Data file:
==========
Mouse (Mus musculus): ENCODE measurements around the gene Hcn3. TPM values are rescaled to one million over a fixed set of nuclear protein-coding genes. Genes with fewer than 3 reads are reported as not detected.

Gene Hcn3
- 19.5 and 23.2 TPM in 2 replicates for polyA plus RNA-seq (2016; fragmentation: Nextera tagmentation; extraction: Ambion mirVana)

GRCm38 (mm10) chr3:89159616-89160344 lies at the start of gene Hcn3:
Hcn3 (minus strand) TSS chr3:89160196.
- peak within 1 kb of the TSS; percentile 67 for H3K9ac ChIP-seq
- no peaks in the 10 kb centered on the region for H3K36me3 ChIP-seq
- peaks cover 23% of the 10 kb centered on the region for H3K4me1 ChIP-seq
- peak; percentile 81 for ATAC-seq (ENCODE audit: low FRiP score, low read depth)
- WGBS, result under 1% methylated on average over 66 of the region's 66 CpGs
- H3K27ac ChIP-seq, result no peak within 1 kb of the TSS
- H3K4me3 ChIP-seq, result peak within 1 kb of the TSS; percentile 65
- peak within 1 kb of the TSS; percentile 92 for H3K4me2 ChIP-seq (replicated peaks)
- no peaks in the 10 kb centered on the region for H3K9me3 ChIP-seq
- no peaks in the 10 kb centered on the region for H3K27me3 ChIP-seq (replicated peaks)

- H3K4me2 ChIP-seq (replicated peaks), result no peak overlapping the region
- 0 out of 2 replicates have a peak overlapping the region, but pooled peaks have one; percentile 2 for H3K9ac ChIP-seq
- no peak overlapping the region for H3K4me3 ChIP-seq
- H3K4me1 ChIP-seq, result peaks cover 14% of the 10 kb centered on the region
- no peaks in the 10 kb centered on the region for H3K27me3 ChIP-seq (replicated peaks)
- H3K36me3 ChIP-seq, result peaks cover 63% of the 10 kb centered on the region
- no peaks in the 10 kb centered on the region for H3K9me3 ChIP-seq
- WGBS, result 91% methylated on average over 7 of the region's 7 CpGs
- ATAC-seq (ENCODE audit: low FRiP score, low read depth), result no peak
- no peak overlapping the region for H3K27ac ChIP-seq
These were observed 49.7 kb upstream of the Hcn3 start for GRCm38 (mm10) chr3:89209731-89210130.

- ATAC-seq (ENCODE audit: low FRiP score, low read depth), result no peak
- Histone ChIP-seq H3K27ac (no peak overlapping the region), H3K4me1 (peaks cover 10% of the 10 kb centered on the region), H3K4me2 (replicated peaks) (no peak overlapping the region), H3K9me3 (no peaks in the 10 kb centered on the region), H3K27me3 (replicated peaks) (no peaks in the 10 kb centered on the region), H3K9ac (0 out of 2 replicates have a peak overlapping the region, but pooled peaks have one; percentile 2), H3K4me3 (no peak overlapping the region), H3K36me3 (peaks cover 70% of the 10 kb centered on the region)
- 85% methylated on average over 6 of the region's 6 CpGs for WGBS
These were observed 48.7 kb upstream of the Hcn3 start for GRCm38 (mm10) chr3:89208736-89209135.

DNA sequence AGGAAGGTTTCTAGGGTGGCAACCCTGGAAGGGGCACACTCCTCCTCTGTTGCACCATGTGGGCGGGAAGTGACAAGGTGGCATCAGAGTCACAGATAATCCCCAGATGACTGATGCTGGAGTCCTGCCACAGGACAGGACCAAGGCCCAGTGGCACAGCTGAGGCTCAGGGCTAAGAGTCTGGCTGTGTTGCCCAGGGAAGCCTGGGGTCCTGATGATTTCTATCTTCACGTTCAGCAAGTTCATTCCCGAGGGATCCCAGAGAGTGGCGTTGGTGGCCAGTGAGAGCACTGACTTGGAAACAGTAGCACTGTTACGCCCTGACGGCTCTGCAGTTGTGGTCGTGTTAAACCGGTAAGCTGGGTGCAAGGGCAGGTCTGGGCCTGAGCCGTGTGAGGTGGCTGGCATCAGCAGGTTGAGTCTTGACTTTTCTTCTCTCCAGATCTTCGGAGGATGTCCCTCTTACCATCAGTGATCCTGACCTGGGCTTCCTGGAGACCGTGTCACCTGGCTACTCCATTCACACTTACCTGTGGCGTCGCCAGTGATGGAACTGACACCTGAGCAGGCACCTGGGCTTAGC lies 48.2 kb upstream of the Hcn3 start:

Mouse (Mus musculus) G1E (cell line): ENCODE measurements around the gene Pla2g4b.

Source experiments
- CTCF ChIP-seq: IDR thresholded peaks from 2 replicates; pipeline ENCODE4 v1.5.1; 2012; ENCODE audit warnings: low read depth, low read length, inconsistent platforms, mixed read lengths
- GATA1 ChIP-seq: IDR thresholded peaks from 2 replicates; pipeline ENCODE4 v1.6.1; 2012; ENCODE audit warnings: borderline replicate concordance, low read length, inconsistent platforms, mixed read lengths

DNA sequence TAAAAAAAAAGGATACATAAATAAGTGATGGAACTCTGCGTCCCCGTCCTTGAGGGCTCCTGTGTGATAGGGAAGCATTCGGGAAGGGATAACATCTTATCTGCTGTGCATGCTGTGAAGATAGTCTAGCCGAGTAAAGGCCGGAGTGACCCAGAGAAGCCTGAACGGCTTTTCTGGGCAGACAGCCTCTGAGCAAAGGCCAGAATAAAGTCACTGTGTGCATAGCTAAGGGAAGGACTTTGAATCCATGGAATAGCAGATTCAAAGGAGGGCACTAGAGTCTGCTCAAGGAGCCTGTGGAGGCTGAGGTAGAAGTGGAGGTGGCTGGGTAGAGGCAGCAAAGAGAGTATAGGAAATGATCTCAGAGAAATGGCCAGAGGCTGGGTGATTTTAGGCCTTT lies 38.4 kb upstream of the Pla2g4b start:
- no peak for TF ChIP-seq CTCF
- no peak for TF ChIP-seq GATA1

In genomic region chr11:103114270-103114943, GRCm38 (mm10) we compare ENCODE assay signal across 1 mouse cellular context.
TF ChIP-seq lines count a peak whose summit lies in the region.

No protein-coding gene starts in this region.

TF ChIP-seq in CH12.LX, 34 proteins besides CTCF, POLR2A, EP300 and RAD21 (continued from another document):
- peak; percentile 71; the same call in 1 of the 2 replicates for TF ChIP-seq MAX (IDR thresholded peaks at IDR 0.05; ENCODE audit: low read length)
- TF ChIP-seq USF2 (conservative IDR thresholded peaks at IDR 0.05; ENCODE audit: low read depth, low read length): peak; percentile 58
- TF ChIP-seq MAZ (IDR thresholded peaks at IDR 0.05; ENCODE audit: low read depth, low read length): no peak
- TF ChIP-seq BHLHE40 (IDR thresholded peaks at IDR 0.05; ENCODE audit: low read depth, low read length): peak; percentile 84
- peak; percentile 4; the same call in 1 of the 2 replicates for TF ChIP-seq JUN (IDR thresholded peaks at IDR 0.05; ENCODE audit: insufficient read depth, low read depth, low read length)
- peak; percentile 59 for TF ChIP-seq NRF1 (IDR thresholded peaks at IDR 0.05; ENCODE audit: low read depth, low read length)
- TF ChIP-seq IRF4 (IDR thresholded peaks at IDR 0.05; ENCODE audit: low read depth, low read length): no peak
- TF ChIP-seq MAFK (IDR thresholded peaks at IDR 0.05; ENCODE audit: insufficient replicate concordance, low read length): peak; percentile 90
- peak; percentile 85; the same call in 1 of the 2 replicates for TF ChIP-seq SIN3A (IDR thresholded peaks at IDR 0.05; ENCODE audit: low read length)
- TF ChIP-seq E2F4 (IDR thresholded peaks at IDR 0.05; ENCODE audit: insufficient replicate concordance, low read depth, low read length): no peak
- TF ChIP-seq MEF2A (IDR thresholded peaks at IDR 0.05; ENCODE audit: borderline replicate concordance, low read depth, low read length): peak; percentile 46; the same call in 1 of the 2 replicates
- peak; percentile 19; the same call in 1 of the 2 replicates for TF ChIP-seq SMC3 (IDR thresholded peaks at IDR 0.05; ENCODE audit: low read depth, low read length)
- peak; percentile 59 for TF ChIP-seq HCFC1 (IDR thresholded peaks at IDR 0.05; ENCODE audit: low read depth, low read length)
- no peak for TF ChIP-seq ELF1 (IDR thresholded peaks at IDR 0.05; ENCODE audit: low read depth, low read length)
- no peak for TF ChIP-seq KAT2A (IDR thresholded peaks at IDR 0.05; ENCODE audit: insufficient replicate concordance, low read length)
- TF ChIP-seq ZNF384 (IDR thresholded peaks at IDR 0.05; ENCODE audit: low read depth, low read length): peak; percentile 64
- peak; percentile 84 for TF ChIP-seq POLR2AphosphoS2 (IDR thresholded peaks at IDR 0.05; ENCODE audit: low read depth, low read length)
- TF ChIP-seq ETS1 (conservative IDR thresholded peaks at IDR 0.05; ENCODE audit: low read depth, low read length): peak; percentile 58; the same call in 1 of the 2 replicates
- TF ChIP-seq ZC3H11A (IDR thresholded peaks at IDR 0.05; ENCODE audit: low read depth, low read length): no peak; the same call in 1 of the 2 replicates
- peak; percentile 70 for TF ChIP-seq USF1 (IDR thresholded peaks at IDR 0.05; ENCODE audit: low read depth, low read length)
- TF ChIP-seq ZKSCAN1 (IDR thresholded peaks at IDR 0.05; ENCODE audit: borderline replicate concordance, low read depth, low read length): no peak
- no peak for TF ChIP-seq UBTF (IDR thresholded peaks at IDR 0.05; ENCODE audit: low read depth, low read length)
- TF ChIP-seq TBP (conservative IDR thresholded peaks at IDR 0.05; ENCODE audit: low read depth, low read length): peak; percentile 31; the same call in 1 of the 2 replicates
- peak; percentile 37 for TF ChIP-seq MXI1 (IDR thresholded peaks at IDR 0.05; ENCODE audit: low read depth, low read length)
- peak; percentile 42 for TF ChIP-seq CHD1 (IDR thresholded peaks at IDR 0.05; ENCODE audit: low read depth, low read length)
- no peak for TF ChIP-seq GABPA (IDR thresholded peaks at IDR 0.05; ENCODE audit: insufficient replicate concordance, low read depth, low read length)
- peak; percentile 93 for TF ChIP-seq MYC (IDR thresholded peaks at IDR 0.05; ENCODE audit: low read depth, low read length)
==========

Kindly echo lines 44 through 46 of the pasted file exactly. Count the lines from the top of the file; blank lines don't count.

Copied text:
- TF ChIP-seq USF2 (conservative IDR thresholded peaks at IDR 0.05; ENCODE audit: low read depth, low read length): peak; percentile 58
- TF ChIP-seq MAZ (IDR thresholded peaks at IDR 0.05; ENCODE audit: low read depth, low read length): no peak
- TF ChIP-seq BHLHE40 (IDR thresholded peaks at IDR 0.05; ENCODE audit: low read depth, low read length): peak; percentile 84